- Volume 1 contains essential background information for importers and exporters. It covers duty relief schemes, contact addresses for organisations such as the Department for Business Enterprise & Regulatory Reform, the Defra and the Forestry Commission. It also contains an explanation of excise duty, Tariff quotas and many similar topics
- Volume 2 contains a schedule of duty rates and trade statistical descriptions on 16,600 commodity codes
- Volume 3 contains a box-by-box completion guide for import and export entries - the Single Administrative Document (SAD), or form C88, the complete list of Customs Procedure Codes for importing and exporting, the country codes for the world, lists of UK docks and airports both alphabetically and by their Entry Processing Unit numbers, and further general information about importing or exporting
Classifying your goods
Before completing the SAD you need to know how to use the Tariff’s general rules to classify your goods.
General Rules for classification using the Tariff
To find the correct code for your goods, use the General Rules contained in the Tariff. There are six rules which should be applied in order:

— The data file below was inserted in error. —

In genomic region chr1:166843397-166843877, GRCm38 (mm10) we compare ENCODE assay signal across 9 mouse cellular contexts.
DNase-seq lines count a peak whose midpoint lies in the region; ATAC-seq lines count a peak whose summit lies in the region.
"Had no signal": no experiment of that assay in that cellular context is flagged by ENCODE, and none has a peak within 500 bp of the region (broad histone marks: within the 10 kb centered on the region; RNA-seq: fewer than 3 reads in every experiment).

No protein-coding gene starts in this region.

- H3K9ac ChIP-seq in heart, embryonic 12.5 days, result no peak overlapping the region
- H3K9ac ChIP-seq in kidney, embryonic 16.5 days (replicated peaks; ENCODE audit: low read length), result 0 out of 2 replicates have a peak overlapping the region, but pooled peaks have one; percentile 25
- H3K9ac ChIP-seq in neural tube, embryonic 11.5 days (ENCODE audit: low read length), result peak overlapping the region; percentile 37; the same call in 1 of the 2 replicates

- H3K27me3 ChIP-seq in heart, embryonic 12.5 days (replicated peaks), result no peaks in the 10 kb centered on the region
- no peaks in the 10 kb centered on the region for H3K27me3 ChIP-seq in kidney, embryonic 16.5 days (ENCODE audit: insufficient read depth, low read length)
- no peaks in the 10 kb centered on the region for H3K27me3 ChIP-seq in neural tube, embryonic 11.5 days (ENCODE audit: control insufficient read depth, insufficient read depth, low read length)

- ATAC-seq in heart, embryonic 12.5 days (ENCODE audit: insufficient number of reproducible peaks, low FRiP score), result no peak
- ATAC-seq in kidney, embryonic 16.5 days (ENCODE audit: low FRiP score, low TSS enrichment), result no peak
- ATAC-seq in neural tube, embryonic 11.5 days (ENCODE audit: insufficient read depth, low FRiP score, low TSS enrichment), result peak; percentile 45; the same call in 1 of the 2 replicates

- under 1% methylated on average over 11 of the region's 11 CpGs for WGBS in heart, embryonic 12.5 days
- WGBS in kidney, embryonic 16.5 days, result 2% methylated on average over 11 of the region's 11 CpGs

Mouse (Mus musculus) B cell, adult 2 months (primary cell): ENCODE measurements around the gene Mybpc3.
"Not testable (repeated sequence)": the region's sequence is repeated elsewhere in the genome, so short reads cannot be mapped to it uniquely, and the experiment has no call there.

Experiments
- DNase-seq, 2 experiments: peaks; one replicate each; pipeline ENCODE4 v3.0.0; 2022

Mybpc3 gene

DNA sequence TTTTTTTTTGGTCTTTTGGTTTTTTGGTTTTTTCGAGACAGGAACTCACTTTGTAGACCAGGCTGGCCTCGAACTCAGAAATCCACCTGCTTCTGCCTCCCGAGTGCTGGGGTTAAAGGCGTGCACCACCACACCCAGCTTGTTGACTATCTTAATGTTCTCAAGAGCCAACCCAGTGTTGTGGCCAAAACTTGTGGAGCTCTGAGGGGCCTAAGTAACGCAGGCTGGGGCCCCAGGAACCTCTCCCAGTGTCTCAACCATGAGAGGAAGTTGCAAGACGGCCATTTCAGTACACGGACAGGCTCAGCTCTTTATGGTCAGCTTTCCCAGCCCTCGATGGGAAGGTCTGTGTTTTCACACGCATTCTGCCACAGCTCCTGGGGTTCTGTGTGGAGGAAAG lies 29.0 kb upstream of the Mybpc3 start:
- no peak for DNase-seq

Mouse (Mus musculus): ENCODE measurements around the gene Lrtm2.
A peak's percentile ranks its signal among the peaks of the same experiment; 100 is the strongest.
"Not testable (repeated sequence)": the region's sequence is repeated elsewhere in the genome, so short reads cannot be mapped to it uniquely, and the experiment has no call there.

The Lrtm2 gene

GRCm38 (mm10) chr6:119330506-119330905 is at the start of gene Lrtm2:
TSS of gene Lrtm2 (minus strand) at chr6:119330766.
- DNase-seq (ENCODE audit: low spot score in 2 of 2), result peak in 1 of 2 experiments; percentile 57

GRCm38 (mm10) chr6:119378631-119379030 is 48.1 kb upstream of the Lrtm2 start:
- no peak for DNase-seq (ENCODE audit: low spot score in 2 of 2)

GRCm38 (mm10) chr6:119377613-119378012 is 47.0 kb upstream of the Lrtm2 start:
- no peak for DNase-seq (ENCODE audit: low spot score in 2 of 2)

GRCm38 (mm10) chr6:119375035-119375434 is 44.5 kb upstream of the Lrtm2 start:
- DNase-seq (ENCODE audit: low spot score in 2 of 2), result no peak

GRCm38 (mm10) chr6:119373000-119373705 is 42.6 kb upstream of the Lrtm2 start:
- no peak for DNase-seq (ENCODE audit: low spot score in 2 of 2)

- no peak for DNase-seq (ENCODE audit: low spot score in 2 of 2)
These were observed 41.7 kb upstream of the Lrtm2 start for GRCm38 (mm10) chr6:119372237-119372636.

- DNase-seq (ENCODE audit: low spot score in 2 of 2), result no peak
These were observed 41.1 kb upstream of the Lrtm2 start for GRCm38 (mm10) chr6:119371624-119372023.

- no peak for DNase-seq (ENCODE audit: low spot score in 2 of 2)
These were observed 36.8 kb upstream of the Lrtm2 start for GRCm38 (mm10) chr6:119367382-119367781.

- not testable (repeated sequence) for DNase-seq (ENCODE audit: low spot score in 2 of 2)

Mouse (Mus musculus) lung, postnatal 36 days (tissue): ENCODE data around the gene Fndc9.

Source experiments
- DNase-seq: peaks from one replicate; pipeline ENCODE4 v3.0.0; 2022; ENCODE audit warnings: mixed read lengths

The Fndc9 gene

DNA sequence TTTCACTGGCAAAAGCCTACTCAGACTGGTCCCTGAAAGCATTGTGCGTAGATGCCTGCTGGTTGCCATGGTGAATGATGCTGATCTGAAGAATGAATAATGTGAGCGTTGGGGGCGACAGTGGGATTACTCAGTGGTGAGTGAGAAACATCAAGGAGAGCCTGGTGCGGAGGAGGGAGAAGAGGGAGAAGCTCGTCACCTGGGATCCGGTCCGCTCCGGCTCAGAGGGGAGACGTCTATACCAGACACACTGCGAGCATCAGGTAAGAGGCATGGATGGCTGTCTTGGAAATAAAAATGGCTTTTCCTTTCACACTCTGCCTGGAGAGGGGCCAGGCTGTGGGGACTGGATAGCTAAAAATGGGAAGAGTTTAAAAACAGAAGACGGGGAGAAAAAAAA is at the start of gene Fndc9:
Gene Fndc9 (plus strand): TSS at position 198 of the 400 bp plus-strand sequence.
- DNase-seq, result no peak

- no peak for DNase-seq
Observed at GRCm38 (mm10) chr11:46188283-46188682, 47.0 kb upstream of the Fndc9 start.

- covers the main headings under which goods are classed
- covers incomplete or unfinished articles and articles of mixed materials or substances
- covers goods which can be classified under more than one description - it also covers composite goods of different materials and sets for retail
- covers goods which can’t be classified using the first three rules
- covers packaging items that come with the goods
- covers subheadings under which goods are classed
In order to apply these rules correctly you’ll need to be able to describe your goods accurately. Many manufactured items are made up of several parts. If you’re trading in foodstuffs or domestic products, for example, you need to know what they contain before you consult the Tariff. This will help make your classification as accurate as possible.
For example, a fully assembled bicycle is classified as:
|Chapter 87||vehicles, other than railway or tramway rolling-stock and parts and accessories thereof|
|Subheading 871200||bicycles and other cycles (including delivery tricycles), not motorised|
|CN Code 8712 00 30||Bicycles, with ball bearings|
|CN Code 871200 70||Other|
Rules 2, 3 and 4 are used less frequently than the others and you should seek help from the Tariff Classification Service when referring to them.